LinuxQuestions.org
Review your favorite Linux distribution.
Go Back   LinuxQuestions.org > Forums > Linux Forums > Linux - Networking
User Name
Password
Linux - Networking This forum is for any issue related to networks or networking.
Routing, network cards, OSI, etc. Anything is fair game.

Notices


Reply
  Search this Thread
Old 11-01-2007, 04:45 PM   #1
dkm999
Member
 
Registered: Nov 2006
Location: Seattle, WA
Distribution: Fedora
Posts: 407

Rep: Reputation: 35
NFS: multi-home client uses wrong address


I am running Fedora 7, and have come across a problem with NFS mount:

I cannot find a way to tell the mount command (issued on my firewall machine) to use a particular interface IP address for its NFS mount request. The result is that I have to put an extra address declaration in every NFS server on my network; one to cover most of the machines in this shop (192.168.1.0/24), and a second one to handle the special case of the firewall host, which has two addresses.

Incidentally, the address this firewall host is using happens to be the one for eth0, not eth1, which is where the UDP packets go to request the NFS mount.

Any (non-vulgar) suggestions will be gratefully accepted.
 
Old 11-03-2007, 02:31 AM   #2
jschiwal
LQ Guru
 
Registered: Aug 2001
Location: Fargo, ND
Distribution: SuSE AMD64
Posts: 15,733

Rep: Reputation: 671Reputation: 671Reputation: 671Reputation: 671Reputation: 671Reputation: 671
Is each interface on a distinct subnet or network?
 
Old 11-04-2007, 08:07 PM   #3
dkm999
Member
 
Registered: Nov 2006
Location: Seattle, WA
Distribution: Fedora
Posts: 407

Original Poster
Rep: Reputation: 35
Yes; this is a firewall system. eth0 is my public IP address, and eth1 has an IP address of 192.168.x.1. My routing table has the public (eth0) address as its default route.

All private addresses are translated (SNAT) on the firewall into the (one) public IP address that I have assigned to me.

HTH
 
Old 11-06-2007, 05:00 AM   #4
jschiwal
LQ Guru
 
Registered: Aug 2001
Location: Fargo, ND
Distribution: SuSE AMD64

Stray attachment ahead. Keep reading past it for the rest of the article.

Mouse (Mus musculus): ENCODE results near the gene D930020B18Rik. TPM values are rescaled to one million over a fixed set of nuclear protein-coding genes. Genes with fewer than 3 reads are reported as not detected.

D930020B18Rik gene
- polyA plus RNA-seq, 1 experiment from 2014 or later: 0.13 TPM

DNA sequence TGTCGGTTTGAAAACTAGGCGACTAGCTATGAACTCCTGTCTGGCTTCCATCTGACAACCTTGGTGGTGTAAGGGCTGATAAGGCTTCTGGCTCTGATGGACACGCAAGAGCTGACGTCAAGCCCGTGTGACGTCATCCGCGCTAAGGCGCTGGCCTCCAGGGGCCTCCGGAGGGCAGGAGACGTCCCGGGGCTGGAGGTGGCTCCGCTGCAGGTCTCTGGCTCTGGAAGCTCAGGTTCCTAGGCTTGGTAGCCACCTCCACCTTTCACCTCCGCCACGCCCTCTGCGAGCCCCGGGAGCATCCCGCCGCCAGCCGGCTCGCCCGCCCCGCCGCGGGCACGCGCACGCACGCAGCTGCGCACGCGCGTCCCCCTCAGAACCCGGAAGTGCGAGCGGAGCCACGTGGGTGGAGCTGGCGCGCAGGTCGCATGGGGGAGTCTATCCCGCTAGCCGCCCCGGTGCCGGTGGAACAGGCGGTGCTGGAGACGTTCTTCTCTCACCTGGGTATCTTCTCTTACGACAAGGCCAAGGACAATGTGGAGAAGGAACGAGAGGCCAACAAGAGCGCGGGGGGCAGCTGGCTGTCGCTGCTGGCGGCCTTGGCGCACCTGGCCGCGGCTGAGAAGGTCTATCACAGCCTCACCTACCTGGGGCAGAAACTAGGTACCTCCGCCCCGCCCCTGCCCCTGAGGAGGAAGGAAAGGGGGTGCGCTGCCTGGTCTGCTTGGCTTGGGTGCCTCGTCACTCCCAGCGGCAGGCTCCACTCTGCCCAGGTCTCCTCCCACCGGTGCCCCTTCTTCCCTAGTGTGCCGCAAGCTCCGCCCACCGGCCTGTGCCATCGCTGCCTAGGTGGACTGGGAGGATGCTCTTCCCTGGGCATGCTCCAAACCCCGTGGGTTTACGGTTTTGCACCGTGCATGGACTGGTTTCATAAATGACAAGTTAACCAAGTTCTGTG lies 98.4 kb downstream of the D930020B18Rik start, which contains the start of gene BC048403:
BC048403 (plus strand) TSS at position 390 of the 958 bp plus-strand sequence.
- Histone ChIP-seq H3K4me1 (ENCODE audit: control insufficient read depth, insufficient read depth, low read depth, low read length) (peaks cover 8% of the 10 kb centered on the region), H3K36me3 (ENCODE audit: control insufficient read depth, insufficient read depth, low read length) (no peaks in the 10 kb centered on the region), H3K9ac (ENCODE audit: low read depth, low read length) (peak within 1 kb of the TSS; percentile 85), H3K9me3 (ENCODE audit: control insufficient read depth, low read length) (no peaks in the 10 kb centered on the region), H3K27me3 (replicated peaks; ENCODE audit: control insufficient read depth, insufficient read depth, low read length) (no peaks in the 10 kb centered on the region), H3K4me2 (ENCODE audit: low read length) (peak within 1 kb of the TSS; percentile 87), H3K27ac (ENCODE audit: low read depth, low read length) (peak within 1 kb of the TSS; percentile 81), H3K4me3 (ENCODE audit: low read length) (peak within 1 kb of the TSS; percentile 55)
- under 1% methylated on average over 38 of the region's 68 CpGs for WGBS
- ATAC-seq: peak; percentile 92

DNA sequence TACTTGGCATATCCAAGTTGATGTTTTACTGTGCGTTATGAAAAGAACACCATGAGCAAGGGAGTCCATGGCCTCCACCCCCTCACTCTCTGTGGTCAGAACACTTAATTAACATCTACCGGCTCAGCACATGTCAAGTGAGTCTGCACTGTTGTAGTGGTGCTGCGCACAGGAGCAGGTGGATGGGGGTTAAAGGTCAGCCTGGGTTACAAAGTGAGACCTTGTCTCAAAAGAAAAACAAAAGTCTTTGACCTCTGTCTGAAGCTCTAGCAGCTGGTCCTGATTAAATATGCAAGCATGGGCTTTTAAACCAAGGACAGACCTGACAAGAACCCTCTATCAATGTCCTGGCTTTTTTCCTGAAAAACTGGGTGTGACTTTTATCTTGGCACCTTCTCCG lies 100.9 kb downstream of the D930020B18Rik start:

Posts: 15,733

Rep: Reputation: 671Reputation: 671Reputation: 671Reputation: 671Reputation: 671Reputation: 671
I don't see why the other interface would be used because the hostname should resolve to the 192.168.1.0/24 network. I don't think that the NFS servers inside your network should know anything about the outside.

When you mentioned your routing table, do you mean the routing table on the firewall? The default gateway for the other hosts should be your firewall's eth1 IP address.

The first part of the message indicates that the firewall is mounting shares on other hosts in your lan. I take it that this computer has other roles, and is also being used as a gateway.

Quote:
The result is that I have to put an extra address declaration in every NFS server on my network
By address declaration, are you referring to /etc/hosts, or are you referring to /etc/exports.
Using "192.168.1.0/24" should be sufficient to only allow exporting shares to hosts on the lan. On one of these hosts, what does "host <firewall-hostname>" return. I think it should be the address of eth1 and only the address of eth1.

Is the firewall host also running a DNS server? Sometimes a dns server is running inside a LAN to resolve local hostnames. A dns server is run on the outside of the LAN in the DMZ to resolve address outside the network. The inside DNS knows nothing about outside addresses. Conversely the outside DNS knows nothing about LAN hosts. However the outside DNS does have the address of the mysql server in it's /etc/hosts file for it's own use. But there is no entry for it in the directory. Maybe a misconfigured DNS server could be causing a problem, but this is just a guess. I'm trying to understand why eth0 would even be considered? Even if the eth0 IP address has a registered domain name, it should resolve to a local address first without having to query a DNS server that would have that info. Could the order of the entries in the "hosts: ..." line of your /etc/nsswitch.conf file or /etc/host.conf file be wrong?